• Anna Dugdale

Is Social Media Activism Helpful or Just Performative?

By Anna Dugdale


In the past year, we’ve seen an increase in social media activism. This is partly due to the fact that we’ve all been stuck inside for a year and partly due to the increase in using social media to show the world injustices. Without phones and social media, the injustice of the lawless killing of George Floyd wouldn’t have been captured, the Black Lives Matter movement wouldn’t have grown over the summer and it is entirely possible that Derek Chauvin wouldn’t have been convicted.


Within the recent weeks, light has been brought to the conflict between Israel and Palestine. Plenty of people have taken to their Instagram stories and Twitter profiles to share their opinions and ways you can help. However, this does beg a slight problem.


A lot of the time the infographics that are shared on social media, particularly Instagram, can contain false information and focus on being aesthetically pleasing rather than fulfilling the purpose of bringing awareness to the subject. Whilst sharing a post to your story does spread awareness, it may not be helpful if it contains little-to-no helpful or true information. The main criticism that many hold towards the aesthetic Instagram posts on such serious topics is that it comes across as performative.


During the Black Lives Matter movement, people took to Instagram to share a black square with the purpose of showing support to the movement. This received a lot of criticism as many believed just doing that was not enough, it added no value and was not a revolutionary part of the movement. There was plenty of other ways to show support: posting helpful infographics, donating money, listening to people of colour who are effected. It was the definition of performative activism, beyond surface level. The flood of posts drowned out the critical information being used by organisers.


However, in the case of Palestine, sharing information on Instagram is one of the main ways Palestinians have said you can help. As long as the information is correct, not spreading hate speech, it is beyond helpful. Many believe that the reason a media building in Palestine was bombed was because of the attention that the situation had gained. This is an occasion where paying attention to the people who are directly effected by the situation is the best thing you can do. Whilst there is not a lot you can do due to the scale of the situation, if Palestinians think that bringing media attention to their plight is the best thing you can do currently, then that is what you must do.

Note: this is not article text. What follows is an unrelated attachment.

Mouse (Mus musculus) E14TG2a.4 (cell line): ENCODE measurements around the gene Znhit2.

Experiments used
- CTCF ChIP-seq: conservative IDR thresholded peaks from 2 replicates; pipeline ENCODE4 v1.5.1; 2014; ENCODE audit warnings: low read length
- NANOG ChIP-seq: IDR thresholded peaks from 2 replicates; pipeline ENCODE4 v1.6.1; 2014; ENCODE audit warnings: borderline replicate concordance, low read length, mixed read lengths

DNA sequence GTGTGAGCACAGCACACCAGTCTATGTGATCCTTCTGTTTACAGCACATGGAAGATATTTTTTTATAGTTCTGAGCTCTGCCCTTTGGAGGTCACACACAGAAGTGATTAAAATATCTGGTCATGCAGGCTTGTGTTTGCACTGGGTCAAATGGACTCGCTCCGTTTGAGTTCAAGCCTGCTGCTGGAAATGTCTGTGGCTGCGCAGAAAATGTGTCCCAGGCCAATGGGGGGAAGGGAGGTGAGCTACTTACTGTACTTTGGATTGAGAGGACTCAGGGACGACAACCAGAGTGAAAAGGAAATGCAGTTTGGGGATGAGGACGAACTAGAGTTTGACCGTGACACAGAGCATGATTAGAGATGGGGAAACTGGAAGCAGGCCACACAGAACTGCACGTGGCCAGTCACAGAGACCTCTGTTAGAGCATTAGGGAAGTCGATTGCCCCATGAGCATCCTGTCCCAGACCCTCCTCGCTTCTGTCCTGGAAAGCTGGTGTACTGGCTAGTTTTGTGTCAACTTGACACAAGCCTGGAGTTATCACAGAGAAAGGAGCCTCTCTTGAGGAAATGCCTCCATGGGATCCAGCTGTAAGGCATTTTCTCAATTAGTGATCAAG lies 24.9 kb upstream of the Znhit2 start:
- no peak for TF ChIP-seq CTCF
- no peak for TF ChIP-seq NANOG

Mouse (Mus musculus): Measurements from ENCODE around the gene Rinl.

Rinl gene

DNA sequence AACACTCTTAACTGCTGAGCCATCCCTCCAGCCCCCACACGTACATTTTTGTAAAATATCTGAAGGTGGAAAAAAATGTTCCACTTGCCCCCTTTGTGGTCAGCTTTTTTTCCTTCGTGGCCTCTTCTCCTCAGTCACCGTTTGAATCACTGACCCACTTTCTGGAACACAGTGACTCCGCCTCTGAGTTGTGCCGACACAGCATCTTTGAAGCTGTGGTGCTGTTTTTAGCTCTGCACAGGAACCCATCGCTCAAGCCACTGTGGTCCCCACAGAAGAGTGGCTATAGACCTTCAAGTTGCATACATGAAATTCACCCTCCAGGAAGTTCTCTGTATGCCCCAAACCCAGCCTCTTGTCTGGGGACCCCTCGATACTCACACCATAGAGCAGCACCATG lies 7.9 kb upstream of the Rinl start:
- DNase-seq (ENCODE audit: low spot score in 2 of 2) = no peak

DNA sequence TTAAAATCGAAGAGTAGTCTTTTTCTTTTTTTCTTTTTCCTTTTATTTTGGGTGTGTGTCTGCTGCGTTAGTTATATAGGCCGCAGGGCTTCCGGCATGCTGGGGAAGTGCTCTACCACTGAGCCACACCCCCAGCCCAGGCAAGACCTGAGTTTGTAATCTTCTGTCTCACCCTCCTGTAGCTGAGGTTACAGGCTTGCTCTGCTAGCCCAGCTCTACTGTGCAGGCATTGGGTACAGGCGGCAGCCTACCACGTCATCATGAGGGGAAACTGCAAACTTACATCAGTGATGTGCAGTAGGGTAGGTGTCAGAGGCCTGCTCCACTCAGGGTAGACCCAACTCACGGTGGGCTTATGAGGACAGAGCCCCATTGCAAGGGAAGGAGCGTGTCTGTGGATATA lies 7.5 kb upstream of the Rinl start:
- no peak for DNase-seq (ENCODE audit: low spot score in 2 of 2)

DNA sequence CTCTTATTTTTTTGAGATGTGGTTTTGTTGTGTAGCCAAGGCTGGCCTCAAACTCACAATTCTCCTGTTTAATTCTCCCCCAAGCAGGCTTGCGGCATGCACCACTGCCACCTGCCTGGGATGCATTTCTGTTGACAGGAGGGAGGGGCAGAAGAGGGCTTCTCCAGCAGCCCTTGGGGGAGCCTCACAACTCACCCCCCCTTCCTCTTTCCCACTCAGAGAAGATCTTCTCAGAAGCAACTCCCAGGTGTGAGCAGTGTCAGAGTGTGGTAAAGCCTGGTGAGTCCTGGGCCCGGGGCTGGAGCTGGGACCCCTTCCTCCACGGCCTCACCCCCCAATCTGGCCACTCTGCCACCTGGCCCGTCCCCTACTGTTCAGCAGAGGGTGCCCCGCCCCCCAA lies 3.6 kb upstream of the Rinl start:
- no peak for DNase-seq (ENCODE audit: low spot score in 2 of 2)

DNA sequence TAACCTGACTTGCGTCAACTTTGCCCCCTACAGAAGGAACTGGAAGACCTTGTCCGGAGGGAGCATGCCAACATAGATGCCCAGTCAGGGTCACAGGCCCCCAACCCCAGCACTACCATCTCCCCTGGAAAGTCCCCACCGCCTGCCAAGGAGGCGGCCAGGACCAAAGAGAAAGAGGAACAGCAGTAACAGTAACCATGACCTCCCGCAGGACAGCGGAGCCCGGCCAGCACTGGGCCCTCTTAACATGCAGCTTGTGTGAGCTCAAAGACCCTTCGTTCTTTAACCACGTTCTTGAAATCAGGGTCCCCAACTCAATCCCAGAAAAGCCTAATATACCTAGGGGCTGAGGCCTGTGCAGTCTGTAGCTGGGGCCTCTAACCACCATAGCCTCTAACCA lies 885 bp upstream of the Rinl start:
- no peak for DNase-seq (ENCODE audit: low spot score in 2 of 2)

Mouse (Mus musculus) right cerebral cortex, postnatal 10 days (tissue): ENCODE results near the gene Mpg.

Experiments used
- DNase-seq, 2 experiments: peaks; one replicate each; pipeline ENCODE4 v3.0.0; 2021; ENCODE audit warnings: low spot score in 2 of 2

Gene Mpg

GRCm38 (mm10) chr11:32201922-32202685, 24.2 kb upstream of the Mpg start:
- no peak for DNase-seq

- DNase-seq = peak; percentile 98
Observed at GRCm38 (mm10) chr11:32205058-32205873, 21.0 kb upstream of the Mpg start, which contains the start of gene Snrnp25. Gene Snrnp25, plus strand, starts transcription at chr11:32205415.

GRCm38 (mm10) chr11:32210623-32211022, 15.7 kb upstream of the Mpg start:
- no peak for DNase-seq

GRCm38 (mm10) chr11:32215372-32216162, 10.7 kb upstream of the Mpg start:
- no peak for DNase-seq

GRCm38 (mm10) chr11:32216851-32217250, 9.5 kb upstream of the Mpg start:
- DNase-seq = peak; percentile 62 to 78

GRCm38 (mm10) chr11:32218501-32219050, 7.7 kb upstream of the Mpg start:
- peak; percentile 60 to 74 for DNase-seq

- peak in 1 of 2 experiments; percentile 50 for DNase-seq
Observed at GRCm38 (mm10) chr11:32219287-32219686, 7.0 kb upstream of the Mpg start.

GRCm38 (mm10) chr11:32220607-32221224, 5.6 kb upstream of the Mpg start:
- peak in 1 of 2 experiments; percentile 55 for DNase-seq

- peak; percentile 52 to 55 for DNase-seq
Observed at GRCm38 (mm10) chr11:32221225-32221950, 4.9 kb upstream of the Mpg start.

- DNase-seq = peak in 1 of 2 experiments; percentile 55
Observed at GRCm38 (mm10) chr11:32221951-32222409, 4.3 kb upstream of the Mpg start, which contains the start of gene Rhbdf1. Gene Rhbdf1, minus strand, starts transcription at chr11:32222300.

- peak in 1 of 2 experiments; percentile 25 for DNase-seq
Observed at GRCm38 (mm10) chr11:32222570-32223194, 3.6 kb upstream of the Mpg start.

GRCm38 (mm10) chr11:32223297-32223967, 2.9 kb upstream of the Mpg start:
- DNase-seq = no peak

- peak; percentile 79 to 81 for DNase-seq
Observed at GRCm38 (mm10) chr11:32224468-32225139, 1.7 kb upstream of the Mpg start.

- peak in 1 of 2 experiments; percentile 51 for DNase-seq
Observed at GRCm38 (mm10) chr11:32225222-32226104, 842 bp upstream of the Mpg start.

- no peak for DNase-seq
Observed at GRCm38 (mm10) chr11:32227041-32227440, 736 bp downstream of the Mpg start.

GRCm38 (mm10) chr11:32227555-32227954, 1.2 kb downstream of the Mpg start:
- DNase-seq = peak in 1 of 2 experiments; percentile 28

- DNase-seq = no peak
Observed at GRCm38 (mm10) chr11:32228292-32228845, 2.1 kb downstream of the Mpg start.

Spotting performative activism or allyship is relatively easy to spot on social media. It is usually an incredibly simple post and will fit the aesthetic of the posters feed. It normally takes the tone of outrage which is not useful and shows your privilege that you couldn’t ever experience something like that yourself.


All the public allyship can definitely help spur positive change and some small form of justice can be served, it is not enough to make complete change. Some helpful things you can do are:


1. Use your wallet

Whether we like it or not, money is one of the biggest ways to show where your loyalties lie. This can be done in more than one way. The most obvious is donating to causes, whether it is relief funds in the case of Palestine or bail funds in the case of Black Lives Matter or climate change relief funds. Every little helps. Another way you can use your wallet is not support or purchase from companies who support the thing you are protesting against. It could be that they have a sketchy past and donate to organisations that are against everything you stand for, either way it is easy enough to find alternatives to such big brands with such questionable ethics.


2. Educate yourself properly

Don’t rely on Instagram graphics and Twitter to educate yourself on such complex topics with such deep rooted history. Do your research properly, use the internet, books or Youtube. These will feature more extensive and detailed information, much more than you could get off an Instagram story or swipe post. Not only will this allow you to educate yourself, it will enable you to educate others.


3. Educate others

Following on from my previous point, once you are educated yourself you can educate others easier. Education is so important, especially on topics which are so complex. Education is not a luxury that everyone can afford either, so if you can, respectfully, educate people the way you have been, whether that is sharing sources with them or telling them yourself, that can only be a good thing.


I believe that social media activism does come from a good place but many people need to realise that it is only surface level activism. It is only the beginning of educating yourself and if you don’t bother to educate yourself fully on the topic, it is performative.


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